Table 1 Laboratory data of the patient
Fig. 1
figure 1

Electrocardiogram and computed tomography angiography at diagnosis. Panel a Twelve-lead electrocardiogram showing sinus tachycardia (121 beats per minute) and Q waves in I to III, avF, and V4 to V6 leads (arrow). Panel b Computed tomography angiography showing normal coronary artery and no coronary stenosis

Fig. 2
figure 2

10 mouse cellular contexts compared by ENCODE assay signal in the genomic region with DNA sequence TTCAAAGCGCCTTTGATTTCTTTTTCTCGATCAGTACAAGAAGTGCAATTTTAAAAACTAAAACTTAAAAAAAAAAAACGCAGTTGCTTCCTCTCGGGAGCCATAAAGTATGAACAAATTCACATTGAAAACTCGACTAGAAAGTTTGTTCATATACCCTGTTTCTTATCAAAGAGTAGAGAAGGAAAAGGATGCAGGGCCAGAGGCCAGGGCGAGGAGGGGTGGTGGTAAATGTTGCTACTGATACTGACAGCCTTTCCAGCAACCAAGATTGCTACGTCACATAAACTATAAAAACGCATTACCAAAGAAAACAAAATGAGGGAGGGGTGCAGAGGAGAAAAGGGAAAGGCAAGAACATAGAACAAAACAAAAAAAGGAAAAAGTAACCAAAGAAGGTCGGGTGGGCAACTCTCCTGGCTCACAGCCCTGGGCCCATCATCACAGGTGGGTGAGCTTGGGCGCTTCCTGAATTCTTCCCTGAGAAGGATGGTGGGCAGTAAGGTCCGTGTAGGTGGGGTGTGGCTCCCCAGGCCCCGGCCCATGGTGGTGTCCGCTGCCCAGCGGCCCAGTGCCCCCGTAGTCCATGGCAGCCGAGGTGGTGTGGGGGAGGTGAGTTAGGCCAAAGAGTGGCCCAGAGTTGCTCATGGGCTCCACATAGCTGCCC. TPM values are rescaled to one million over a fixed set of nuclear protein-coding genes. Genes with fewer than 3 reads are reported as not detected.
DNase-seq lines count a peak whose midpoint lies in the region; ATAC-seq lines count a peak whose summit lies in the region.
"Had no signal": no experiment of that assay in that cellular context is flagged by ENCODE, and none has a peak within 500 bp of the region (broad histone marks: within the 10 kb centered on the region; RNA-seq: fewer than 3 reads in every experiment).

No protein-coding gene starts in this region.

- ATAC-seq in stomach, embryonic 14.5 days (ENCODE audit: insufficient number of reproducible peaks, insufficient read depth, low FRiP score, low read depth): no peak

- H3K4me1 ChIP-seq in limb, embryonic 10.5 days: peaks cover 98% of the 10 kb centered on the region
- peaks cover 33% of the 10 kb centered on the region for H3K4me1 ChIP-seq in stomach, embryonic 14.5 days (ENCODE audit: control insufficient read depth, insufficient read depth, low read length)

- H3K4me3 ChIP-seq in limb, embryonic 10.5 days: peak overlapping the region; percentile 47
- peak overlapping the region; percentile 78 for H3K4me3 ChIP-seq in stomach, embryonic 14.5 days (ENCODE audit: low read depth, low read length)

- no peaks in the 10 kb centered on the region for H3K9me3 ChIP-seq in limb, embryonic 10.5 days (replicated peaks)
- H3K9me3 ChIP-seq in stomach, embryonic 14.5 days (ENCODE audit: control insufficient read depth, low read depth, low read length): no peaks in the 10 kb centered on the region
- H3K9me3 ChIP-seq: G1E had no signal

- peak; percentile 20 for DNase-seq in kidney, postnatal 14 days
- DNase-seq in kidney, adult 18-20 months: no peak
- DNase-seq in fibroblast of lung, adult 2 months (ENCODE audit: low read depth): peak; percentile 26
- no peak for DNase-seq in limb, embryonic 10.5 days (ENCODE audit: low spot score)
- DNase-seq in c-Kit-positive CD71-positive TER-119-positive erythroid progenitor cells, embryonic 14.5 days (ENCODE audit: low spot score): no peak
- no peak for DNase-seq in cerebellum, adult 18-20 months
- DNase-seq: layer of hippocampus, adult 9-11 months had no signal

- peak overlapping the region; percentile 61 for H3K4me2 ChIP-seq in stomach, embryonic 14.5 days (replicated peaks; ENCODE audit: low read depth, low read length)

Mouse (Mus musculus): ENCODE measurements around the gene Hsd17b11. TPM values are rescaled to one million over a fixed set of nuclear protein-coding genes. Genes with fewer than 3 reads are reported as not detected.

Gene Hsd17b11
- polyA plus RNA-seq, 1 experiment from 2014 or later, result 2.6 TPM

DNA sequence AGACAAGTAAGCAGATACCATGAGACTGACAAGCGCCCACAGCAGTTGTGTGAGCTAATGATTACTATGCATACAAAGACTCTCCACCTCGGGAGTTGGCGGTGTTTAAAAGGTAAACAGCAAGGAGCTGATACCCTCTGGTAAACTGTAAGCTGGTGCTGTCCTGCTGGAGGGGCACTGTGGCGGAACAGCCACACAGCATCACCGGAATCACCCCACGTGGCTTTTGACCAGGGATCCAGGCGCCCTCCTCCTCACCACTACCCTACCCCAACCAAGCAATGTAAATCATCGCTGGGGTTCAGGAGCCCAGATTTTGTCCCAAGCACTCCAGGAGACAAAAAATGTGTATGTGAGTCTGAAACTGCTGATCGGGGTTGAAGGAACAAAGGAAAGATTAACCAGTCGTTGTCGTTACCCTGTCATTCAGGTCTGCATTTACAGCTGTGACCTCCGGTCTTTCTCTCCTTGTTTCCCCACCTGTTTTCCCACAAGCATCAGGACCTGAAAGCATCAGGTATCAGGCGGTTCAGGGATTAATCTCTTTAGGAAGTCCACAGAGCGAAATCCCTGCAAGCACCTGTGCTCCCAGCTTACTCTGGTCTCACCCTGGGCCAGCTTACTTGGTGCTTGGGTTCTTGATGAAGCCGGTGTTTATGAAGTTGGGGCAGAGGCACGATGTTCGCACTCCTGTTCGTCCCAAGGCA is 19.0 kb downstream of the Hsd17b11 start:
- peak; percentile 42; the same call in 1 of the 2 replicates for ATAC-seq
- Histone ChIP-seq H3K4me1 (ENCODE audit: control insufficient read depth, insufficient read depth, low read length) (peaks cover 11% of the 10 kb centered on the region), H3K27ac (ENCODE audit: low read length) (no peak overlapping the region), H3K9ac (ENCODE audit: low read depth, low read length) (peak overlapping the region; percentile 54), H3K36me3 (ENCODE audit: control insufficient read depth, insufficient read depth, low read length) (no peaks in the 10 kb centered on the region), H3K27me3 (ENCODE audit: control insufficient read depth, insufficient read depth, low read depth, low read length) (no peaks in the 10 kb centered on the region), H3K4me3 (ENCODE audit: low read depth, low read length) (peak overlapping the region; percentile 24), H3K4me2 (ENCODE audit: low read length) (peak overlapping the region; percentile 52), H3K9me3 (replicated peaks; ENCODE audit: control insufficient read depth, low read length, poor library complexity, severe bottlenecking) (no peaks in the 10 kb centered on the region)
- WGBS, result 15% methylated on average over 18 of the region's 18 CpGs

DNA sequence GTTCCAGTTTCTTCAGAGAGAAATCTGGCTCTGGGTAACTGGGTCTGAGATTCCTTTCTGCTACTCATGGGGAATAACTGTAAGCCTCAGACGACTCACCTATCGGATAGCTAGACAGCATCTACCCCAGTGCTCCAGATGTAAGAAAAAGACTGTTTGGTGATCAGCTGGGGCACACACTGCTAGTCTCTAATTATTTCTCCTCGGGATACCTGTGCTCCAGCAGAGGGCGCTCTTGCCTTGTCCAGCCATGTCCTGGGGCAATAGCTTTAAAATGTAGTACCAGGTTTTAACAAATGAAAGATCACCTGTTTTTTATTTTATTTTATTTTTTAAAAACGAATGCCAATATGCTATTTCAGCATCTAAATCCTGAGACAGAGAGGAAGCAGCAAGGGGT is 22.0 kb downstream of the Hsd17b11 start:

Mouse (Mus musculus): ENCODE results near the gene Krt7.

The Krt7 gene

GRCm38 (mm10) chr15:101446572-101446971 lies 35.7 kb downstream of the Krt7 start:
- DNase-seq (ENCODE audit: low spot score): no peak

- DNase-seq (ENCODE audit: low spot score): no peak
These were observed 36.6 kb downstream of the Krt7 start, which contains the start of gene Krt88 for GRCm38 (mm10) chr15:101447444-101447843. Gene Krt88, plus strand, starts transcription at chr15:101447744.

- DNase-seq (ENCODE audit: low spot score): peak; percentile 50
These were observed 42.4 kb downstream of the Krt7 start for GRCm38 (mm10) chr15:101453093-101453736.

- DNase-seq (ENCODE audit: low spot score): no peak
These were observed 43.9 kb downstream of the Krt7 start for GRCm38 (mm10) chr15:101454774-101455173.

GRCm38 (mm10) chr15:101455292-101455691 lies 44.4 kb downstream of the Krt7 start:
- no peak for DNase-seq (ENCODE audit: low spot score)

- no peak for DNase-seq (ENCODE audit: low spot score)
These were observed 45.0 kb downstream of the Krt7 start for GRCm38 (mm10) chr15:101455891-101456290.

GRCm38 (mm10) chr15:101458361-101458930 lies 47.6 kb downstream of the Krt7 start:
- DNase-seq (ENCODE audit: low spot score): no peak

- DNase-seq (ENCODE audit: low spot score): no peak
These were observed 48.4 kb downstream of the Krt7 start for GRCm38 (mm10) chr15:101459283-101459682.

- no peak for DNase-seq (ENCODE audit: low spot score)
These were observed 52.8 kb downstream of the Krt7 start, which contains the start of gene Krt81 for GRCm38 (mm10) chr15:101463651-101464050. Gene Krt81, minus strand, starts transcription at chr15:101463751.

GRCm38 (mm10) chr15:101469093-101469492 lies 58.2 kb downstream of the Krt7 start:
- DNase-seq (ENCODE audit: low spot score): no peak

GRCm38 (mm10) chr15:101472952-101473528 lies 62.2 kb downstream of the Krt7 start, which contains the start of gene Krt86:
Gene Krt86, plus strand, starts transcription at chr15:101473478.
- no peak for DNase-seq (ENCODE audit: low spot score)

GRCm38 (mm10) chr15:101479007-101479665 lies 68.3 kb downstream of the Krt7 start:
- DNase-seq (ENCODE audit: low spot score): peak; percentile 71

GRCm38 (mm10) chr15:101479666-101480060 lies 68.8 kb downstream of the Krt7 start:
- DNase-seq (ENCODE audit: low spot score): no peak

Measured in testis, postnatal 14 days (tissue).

Contrast echocardiography and cardiac magnetic resonance at diagnosis. Panel a, b Contrast echocardiography. a Apical short-axis view of left ventricle showing prominent left ventricular trabeculae and deep intertrabecular recesses (arrowheads). b Transapical view of the left ventricular apex showing an aneurysm-like out-pouching structure with a wide connection to the left ventricle (arrow). Panel c, d Magnetic resonance imaging. c Left ventricle short-axis view showing prominent left ventricular trabeculae and deep intertrabecular recesses (arrowheads). d Left ventricular outflow tract view showing an apical protrusion with a wide connection to the left ventricle (arrow)